Ultrasonic Quantification of Skeletal Muscle Dynamics : Feasibility and Limitations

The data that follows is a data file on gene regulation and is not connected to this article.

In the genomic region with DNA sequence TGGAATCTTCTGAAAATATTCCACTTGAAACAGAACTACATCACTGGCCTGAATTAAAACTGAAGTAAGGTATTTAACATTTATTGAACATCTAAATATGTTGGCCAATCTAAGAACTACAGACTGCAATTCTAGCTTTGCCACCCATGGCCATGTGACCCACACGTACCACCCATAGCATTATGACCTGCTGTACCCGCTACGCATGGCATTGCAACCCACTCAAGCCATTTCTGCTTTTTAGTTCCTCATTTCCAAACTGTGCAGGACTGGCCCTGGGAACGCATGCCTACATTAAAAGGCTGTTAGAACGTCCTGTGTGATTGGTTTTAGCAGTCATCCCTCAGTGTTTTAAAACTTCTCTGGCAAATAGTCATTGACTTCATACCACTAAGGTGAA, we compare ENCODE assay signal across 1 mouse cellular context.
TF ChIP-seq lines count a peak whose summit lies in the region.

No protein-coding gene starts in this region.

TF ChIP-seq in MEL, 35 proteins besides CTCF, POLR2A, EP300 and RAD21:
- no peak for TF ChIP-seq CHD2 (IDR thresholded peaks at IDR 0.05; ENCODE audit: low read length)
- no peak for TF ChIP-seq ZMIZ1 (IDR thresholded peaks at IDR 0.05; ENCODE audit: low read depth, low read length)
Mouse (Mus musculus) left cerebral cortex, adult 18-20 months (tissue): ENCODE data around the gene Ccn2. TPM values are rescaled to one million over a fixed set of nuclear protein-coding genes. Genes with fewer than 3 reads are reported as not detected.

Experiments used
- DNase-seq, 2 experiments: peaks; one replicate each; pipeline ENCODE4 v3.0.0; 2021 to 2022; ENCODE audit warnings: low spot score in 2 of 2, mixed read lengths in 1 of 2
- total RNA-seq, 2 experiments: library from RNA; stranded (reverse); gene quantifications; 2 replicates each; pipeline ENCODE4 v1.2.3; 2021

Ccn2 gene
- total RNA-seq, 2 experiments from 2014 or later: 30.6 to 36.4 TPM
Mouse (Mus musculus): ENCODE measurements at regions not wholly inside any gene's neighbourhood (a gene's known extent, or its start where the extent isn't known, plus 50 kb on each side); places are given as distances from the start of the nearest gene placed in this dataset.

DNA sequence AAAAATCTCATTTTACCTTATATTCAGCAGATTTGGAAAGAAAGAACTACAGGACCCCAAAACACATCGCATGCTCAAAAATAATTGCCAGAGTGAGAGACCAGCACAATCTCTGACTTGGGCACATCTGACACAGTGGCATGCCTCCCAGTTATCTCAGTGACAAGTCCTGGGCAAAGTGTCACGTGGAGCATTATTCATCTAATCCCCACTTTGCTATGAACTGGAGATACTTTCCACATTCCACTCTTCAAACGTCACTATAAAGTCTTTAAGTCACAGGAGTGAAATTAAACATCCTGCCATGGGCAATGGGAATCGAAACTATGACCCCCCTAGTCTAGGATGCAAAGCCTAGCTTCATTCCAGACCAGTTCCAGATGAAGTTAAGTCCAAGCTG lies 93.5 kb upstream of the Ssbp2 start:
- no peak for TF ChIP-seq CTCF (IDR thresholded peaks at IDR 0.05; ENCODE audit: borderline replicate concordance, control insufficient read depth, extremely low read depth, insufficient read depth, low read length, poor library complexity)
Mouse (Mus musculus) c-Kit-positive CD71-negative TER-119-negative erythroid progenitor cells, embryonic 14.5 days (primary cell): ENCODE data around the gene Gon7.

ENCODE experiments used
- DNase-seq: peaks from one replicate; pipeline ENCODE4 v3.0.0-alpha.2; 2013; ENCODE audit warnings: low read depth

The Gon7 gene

Abstract: Pain and disorders of the human skeletal muscles are one of the most common reasons for medical consultations in the western countries today and there is a great need to improve both the understanding and treatment of several different muscular conditions.Techniques describing the muscle function in vivo are often limited by either their invasiveness or lack of spatial resolution. Electromyography (EMG) is the most common approach to assess the skeletal muscle function in vivo, providing information on the neurological input. However, the spatial resolution is in general limited and there are difficulties reaching deep musculature without using invasive needles. Moreover, it does not provide any information about muscle structure or mechanical aspects.Quantitative ultrasound techniques have gained interest in the area of skeletal muscles and enables non-invasive and in-vivo insight to the intramuscular activity, through the mechanical response of the activation. However, these techniques are developed and evaluated for cardiovascular applications and there are important considerations to be made when applying these methods in the musculoskeletal field. This thesis is based on the work from four papers with the main focus to investigate and describe some of these considerations in combination with the development of processing and analyzing methods that can be used to describe the physiological characteristics of active muscle tissue.In the first paper the accuracy of the Doppler based technique Tissue Velocity Imaging (TVI) was evaluated in a phantom study for very low tissue velocities and the effect of the pulse repetition frequency was considered. The second paper presents a biomechanical model to describe the TVI strain’s dependency on the muscle fiber pennation angle. In the third and fourth papers the intramuscular activity pattern was assessed through the regional tissue deformation by motion mode (M-mode) strain imaging. The activity patterns were analyzed during force regulation and for the effects of fatigue.The work of this thesis show promising results for the application of these methods on skeletal muscles and indicate high clinical potential where quantitative ultrasound may be a valuable tool to reach a more multifaceted and comprehensive insight in the musculoskeletal function. However, the methodological considerations are highly important for the optimized application and further evaluation and development of analyzing strategies are needed.